2. Pat meat dry with paper towels. (Do not season.) Heat 1 tablespoon vegetable oil in Dutch oven over high heat until just starting to smoke. Add half of beef and cook until well browned on all sides, about 8 minutes. Transfer beef to large plate. Repeat with remaining beef and remaining 1 tablespoon vegetable oil, leaving second batch of meat in pot after browning.
3. Reduce heat to medium and return first batch of beef to pot. Add onion and carrots to Dutch oven and stir to combine with beef. Cook, scraping bottom of pot to loosen any browned bits, until onion is softened, 1 to 2 minutes. Add garlic mixture and cook, stirring constantly, until fragrant, about 30 seconds. Add flour and cook, stirring constantly, until no dry flour remains, about 30 seconds.
4. Slowly add wine, scraping bottom of pot to loosen any browned bits. Increase heat to high and allow wine to simmer until thickened and slightly reduced, about 2 minutes. Stir in broth, salt pork, bay leaves, and thyme. Bring to simmer, cover, transfer to oven, and cook for 1 1/2 hours.
5. Remove pot from oven; remove and discard bay leaves and salt pork. Stir in potatoes, cover, return to oven, and cook until potatoes are almost tender, about 45 minutes.
6. Using large spoon, skim any excess fat from surface of stew. Stir in pearl onions; cook over medium heat until potatoes and onions are cooked through and meat offers little resistance when poked with fork (meat should not be falling apart), about 15 minutes. Meanwhile, sprinkle gelatin over water in small bowl and let sit until gelatin softens, about 5 minutes.
7. Increase heat to high, stir in softened gelatin mixture and peas; simmer until gelatin is fully dissolved and stew is thickened, about 3 minutes. Season with salt and pepper to taste; serve.
Why This Recipe Works
This recipe uses evenly cut chunks of chuck-eye roast — one of the cheapest, beefiest cuts in the supermarket — which we brown and gently simmer in a rich broth. We flavor this broth with glutamate-rich ingredients like salt pork and tomato paste, and thicken it with gelatin. Beef and anchovies are also a good source of nucleotides that work synergistically with glutamates.
Cut Your Own Meat
Using packaged "stew meat" from the supermarket is a nonstarter here; the jumble of scraggly bits and large chunks from all over the cow (some of which are too lean to be stewed) is impossible to cook evenly. We prefer chuck-eye roast, which can turn meltingly tender when properly cooked. To ensure consistent texture and flavor, trim and cut the meat yourself. First, pull apart the roast at its major seams (marked by lines of fat and silverskin). Then, with a sharp chef's knife or boning knife, trim off the thick layers of fat and silverskin. Slice the meat into even, stew-ready chunks.
We build flavor a number of ways in this stew — from browning to using glutamate- and nucleotide-rich ingredients in the sauce. We also sauté the aromatics. Caramelizing the onion and carrots (rather than just adding them raw to the broth, as many other recipes suggest) helps to start the stew off with as much flavor as possible. We like to leave the meat in the pot while the vegetables sauté, as the residual heat helps the vegetables to cook faster and more evenly.
Fish for Meatier Flavor
To boost meaty flavor in food, we often add ingredients high in glutamate. This common amino acid is the building block for MSG and occurs naturally in foods from mushrooms to cheese, tomatoes, and fish. Thus it wasn't exactly a surprise that the addition of two such glutamate-rich ingredients — tomato paste and salt pork — to our beef stew intensified its savory taste. But when we added a third ingredient, anchovies, the beefy flavor seemed to increase exponentially. This is because anchovies also contain compounds called nucleotides, which scientists have found to have a synergistic effect on glutamate, heightening its meaty taste 20- to 30-fold.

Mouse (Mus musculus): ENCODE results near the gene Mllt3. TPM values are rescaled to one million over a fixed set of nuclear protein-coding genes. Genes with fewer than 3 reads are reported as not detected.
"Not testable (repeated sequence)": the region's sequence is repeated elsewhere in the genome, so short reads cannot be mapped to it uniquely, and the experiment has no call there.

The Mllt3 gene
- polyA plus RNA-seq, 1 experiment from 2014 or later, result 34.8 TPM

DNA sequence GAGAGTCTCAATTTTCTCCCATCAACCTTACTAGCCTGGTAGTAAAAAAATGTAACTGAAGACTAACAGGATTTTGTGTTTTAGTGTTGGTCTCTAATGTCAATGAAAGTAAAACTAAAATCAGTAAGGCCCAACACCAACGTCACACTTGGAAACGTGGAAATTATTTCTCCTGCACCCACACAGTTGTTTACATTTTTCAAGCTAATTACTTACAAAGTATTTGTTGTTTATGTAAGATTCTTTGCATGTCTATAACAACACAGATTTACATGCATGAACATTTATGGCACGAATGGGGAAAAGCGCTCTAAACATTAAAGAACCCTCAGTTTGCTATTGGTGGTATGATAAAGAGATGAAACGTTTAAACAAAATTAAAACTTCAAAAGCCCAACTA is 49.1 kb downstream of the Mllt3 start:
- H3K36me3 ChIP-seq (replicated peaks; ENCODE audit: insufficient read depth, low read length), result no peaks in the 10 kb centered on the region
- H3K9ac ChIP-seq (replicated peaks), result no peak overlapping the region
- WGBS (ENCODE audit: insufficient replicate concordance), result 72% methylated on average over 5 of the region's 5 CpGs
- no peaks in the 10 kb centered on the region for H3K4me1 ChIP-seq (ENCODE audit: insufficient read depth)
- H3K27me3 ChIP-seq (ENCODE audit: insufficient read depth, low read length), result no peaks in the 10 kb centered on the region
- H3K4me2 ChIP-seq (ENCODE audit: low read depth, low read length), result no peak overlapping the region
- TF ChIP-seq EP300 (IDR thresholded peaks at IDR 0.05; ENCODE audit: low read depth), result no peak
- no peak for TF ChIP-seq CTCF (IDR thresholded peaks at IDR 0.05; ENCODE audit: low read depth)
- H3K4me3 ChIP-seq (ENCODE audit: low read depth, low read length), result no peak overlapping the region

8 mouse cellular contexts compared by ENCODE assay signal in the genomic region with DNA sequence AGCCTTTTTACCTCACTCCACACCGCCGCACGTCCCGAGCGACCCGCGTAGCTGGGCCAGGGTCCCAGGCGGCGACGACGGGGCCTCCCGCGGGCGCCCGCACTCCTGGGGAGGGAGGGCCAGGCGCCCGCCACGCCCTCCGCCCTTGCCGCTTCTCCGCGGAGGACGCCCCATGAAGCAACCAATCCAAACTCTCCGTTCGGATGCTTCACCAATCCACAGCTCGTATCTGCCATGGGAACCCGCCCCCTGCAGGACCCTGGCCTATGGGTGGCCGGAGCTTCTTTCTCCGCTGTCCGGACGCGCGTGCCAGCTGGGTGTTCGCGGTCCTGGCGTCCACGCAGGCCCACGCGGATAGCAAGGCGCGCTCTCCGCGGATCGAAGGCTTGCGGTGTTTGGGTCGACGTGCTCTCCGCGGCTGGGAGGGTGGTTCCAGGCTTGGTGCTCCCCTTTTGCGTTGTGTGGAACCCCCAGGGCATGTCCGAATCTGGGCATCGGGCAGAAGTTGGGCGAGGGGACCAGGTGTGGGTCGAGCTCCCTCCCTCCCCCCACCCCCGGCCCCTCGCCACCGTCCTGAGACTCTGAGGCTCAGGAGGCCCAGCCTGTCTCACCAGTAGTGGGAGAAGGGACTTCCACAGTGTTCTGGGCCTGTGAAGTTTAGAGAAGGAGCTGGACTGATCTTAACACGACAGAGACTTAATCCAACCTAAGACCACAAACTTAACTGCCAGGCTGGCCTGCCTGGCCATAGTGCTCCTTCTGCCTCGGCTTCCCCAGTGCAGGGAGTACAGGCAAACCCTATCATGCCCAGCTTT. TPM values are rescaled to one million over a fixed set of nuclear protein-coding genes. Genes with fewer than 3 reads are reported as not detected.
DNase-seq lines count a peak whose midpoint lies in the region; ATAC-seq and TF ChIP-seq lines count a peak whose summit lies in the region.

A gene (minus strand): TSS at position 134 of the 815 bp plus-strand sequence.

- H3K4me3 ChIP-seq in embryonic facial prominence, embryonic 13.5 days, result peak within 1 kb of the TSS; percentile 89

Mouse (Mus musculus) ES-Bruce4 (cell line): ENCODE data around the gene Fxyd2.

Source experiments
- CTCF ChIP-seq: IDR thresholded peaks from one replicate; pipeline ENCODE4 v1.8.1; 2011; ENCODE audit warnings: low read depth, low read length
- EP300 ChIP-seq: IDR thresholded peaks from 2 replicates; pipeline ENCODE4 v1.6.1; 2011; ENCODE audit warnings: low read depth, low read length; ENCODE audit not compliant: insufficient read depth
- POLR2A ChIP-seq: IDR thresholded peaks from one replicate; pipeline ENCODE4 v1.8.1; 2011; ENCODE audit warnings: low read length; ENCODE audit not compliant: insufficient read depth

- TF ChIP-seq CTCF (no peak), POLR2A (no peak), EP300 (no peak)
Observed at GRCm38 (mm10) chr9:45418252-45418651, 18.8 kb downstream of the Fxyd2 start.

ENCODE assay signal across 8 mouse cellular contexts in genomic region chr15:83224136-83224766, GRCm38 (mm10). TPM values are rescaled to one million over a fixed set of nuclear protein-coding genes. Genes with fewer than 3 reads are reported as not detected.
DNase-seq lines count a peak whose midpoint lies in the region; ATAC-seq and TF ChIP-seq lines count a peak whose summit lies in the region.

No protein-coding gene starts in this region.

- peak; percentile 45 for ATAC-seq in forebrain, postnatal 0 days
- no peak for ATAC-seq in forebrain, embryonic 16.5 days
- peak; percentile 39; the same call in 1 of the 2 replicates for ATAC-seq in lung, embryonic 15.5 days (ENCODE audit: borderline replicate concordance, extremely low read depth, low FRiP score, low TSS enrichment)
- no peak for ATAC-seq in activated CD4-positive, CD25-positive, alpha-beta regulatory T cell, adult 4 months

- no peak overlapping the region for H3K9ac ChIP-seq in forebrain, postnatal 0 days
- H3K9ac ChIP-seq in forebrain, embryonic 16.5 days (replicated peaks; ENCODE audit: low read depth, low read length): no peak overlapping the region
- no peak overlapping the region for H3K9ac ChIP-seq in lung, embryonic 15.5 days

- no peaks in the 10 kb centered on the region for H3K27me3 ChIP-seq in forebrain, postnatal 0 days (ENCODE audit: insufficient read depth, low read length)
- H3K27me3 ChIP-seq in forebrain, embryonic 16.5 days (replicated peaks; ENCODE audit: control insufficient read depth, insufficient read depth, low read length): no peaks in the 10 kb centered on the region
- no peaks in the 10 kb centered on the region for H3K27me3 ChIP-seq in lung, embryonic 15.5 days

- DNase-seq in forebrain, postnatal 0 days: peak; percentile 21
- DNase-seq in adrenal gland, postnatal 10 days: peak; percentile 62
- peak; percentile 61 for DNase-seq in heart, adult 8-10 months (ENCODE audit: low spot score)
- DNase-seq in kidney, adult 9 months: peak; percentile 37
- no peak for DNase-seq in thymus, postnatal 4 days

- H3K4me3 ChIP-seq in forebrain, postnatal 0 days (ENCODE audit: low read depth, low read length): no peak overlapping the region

Stagger the Vegetables
We stagger the addition of vegetables to the stew in order to prevent overcooking. Medium-starch Yukon Gold potatoes, which aren't as starchy as russets and therefore won't break down too easily and turn the stew grainy, are added 1 1/2 hours into the stewing time. Pearl onions are added 45 minutes later, and a handful of frozen peas are added at the very end.
From The Science of Good Cooking (Cook's Illustrated Cookbooks) by Cook's Illustrated Magazine. Copyright 2012 by the Editors at America's Test Kitchen. Excerpted by permission of Cook's Illustrated.
Recipe: Hot Cocoa
Serves 4 in small mugs
Why This Recipe Works
Our ideal hot cocoa recipe would give us serious chocolate flavor and a rich, satisfying consistency. We found that 1 1/2 tablespoons of cocoa powder sweetened with 1 tablespoon of sugar added enough chocolate flavor to our hot cocoa recipe without being overpowering. Many recipes recommend mixing cocoa powder and sugar with a little water before adding the milk, and we found this to be worthwhile. Water has the effect of releasing the cocoa powder's fruit, chocolate, and coffee flavor nuances. We also discovered that heating the mixture of cocoa powder, sugar, and water for two minutes before adding milk further deepens the flavor.
If you want to increase or decrease this recipe for hot cocoa, the key ratio to remember is one and one-half tablespoons of cocoa and one heaping tablespoon of sugar per cup of liquid. If you have whole milk on hand rather than low-fat, go ahead and use it, omitting the half-and-half.
6 tablespoons Dutch-processed cocoa powder, measured by dip-and-sweep
4 tablespoons granulated sugar
Pinch table salt
3 cups low-fat milk (1 or 2 percent)
1 teaspoon vanilla extract
1/4 cup half-and-half
1. In heavy 2-quart saucepan, whisk together cocoa, sugar, salt, and water over low heat until smooth. Simmer, whisking continuously, for 2 minutes, making sure whisk gets into the edges of pan.
2. Add milk, increase heat to medium-low, and cook, stirring occasionally with whisk, until steam rises from surface and tiny bubbles form around edge, 12 to 15 minutes. Do not boil.
3. Add vanilla and half-and-half. For foamy cocoa, beat hot cocoa with hand mixer or transfer to blender and blend until foamy. Divide between four mugs, top with whipped cream or marshmallows if desired, and serve immediately.
Excerpted by permission of Cook's Illustrated.